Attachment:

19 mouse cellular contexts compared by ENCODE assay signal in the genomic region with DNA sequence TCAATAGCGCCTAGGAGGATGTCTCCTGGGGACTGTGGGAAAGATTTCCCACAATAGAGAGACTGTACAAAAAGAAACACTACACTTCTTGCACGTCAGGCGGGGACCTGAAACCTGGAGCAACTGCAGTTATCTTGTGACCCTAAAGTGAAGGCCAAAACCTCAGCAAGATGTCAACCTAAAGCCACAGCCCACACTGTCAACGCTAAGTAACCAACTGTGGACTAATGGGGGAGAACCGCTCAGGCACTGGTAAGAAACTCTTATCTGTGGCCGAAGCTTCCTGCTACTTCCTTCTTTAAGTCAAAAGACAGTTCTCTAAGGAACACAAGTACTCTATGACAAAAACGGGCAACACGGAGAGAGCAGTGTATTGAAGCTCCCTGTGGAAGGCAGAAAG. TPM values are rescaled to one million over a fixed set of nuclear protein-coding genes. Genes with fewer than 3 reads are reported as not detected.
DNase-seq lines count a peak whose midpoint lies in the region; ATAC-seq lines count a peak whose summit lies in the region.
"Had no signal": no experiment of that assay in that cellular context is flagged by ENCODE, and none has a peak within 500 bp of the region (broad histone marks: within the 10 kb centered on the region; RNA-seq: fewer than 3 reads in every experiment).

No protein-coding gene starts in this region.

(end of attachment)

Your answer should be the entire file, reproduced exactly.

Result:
19 mouse cellular contexts compared by ENCODE assay signal in the genomic region with DNA sequence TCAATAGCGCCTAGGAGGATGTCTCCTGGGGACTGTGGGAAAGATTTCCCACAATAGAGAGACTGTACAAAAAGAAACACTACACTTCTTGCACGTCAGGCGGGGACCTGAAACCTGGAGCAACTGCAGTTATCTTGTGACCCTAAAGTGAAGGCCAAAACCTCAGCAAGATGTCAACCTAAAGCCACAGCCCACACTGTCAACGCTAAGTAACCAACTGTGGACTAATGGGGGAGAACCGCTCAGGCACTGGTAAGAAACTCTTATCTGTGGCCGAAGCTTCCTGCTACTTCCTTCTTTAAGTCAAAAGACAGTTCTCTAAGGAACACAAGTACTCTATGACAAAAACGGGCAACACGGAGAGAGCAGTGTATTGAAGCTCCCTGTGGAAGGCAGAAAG. TPM values are rescaled to one million over a fixed set of nuclear protein-coding genes. Genes with fewer than 3 reads are reported as not detected.
DNase-seq lines count a peak whose midpoint lies in the region; ATAC-seq lines count a peak whose summit lies in the region.
"Had no signal": no experiment of that assay in that cellular context is flagged by ENCODE, and none has a peak within 500 bp of the region (broad histone marks: within the 10 kb centered on the region; RNA-seq: fewer than 3 reads in every experiment).

No protein-coding gene starts in this region.